In the absence of a contract for service, do my terms of “net 30, 1 1/2% after 30 days” become an effective legal contract?

Client “A” hires me to do a project, and routes the payment through another contractor, Client “B” (one that has an existing contract vehicle). Client B did not hire me and has no project involvement, other than forwarding my invoices. Client B will not pay me until Client A pays them. In the absence of a written contract (due to time restrictions) I wrote payment terms on my invoice “net 30, 1 1/2% after 30 days” on my invoice. Client B warned that they will mark up my penalty 10% and pass it on the Client A. I want to maintain both relationships but are my terms enforceable?

Asked on July 6, 2012 under Business Law, Virginia


SJZ, Member, New York Bar / FreeAdvice Contributing Attorney

Answered 8 years ago | Contributor

The terms are probably not enforceable if you added them after the fact--i.e. after having already done work, and after the client had already agreed to hire/employ you. Neither party to an agreement, even an oral or verbal one, can unilaterally add new costs or terms, like interest, without the consent of the other. If this had been agreed to in advance by the client, it would have been enforceable.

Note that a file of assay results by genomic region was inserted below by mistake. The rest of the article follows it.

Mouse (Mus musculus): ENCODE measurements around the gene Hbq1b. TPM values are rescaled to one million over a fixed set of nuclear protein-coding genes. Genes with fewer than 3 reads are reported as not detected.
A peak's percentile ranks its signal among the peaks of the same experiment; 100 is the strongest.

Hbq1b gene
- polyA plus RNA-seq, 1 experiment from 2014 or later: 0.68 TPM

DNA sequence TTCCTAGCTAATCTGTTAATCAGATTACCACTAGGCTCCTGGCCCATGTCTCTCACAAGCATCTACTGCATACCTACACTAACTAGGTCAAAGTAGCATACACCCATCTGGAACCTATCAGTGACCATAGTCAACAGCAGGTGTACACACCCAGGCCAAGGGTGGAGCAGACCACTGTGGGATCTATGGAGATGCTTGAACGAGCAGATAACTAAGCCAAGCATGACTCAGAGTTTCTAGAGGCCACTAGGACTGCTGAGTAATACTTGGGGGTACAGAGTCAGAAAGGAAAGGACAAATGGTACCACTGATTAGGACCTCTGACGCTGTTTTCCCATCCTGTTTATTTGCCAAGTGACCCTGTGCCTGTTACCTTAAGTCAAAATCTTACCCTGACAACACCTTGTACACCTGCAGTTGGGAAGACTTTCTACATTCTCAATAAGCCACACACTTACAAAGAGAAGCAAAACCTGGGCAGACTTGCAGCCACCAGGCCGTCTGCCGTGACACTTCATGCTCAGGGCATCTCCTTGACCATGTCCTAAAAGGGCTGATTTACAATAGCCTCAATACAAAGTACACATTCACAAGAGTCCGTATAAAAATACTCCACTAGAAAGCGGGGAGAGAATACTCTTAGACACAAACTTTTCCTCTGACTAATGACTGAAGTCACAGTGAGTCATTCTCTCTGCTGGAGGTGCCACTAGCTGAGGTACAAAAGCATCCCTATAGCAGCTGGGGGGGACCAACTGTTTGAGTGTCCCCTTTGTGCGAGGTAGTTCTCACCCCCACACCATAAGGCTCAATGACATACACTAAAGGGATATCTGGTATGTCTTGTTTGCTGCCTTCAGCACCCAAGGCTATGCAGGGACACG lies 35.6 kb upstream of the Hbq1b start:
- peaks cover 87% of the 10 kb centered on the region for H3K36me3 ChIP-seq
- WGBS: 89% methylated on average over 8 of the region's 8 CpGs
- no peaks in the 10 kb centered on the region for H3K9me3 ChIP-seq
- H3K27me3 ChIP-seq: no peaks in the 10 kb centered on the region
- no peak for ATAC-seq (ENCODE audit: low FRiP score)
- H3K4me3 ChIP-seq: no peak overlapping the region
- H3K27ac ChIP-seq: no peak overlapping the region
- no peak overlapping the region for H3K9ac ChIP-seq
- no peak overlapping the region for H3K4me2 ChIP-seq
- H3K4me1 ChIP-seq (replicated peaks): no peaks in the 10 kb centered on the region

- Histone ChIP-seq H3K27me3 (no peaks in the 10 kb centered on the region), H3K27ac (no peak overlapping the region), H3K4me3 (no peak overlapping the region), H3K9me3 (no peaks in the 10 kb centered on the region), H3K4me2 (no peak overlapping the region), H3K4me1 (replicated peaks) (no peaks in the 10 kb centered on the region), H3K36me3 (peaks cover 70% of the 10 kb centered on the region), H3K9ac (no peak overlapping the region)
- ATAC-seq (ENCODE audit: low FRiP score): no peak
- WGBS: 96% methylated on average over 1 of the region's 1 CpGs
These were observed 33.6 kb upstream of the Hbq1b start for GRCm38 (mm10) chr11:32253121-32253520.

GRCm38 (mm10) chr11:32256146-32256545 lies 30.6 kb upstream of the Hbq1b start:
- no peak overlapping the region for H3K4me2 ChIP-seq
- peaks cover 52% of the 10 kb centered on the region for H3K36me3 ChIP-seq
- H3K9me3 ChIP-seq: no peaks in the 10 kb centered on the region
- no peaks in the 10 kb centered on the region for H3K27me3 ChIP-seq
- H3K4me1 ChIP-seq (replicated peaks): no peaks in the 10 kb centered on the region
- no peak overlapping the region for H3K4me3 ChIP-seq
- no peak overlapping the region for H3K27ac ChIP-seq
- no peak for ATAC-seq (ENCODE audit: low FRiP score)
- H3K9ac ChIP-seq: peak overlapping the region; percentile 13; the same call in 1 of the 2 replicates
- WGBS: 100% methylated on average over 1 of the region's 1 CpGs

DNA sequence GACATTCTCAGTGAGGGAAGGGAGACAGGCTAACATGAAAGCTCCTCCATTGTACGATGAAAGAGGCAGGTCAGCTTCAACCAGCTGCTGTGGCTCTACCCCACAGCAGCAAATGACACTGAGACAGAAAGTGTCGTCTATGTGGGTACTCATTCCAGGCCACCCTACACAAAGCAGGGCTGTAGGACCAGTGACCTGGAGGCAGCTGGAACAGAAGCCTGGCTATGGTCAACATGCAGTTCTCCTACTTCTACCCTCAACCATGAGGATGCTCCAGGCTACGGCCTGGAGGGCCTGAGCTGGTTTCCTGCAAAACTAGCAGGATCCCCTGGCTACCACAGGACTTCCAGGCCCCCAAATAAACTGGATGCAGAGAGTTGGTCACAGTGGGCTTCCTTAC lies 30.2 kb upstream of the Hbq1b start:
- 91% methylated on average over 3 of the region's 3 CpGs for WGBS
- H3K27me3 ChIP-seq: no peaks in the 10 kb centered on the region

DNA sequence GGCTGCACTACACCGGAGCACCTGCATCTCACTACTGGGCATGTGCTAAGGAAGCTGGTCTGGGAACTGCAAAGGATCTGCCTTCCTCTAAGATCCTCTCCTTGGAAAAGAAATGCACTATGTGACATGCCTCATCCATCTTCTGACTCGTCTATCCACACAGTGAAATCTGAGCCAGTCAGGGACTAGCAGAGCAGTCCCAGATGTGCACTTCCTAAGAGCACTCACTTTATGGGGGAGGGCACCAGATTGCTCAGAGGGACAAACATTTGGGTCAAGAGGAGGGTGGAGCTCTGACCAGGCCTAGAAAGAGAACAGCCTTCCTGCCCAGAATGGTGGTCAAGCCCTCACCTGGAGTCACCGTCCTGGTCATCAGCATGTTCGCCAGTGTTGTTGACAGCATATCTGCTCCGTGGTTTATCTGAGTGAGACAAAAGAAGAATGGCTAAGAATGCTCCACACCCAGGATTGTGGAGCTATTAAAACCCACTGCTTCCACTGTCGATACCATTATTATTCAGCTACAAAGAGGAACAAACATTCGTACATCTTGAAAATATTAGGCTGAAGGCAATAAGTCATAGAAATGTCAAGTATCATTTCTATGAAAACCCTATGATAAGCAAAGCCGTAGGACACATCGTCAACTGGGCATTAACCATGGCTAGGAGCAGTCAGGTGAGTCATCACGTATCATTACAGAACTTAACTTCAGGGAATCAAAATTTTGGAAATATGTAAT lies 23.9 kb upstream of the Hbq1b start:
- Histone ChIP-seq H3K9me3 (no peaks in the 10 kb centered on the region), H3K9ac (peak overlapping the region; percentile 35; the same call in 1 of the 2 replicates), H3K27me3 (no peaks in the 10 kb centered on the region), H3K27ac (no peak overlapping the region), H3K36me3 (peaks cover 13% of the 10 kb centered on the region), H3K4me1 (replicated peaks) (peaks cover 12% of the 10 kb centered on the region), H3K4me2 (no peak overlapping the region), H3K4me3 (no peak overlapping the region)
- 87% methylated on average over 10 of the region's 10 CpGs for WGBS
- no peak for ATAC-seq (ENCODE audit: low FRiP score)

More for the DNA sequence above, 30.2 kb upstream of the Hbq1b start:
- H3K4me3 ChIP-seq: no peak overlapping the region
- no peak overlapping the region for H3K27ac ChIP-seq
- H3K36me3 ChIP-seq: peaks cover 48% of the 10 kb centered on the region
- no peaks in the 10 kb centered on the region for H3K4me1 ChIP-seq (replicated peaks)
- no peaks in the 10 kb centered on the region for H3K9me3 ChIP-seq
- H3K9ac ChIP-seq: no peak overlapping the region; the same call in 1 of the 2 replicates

IMPORTANT NOTICE: The Answer(s) provided above are for general information only. The attorney providing the answer was not serving as the attorney for the person submitting the question or in any attorney-client relationship with such person. Laws may vary from state to state, and sometimes change. Tiny variations in the facts, or a fact not set forth in a question, often can change a legal outcome or an attorney's conclusion. Although has verified the attorney was admitted to practice law in at least one jurisdiction, he or she may not be authorized to practice law in the jurisdiction referred to in the question, nor is he or she necessarily experienced in the area of the law involved. Unlike the information in the Answer(s) above, upon which you should NOT rely, for personal advice you can rely upon we suggest you retain an attorney to represent you.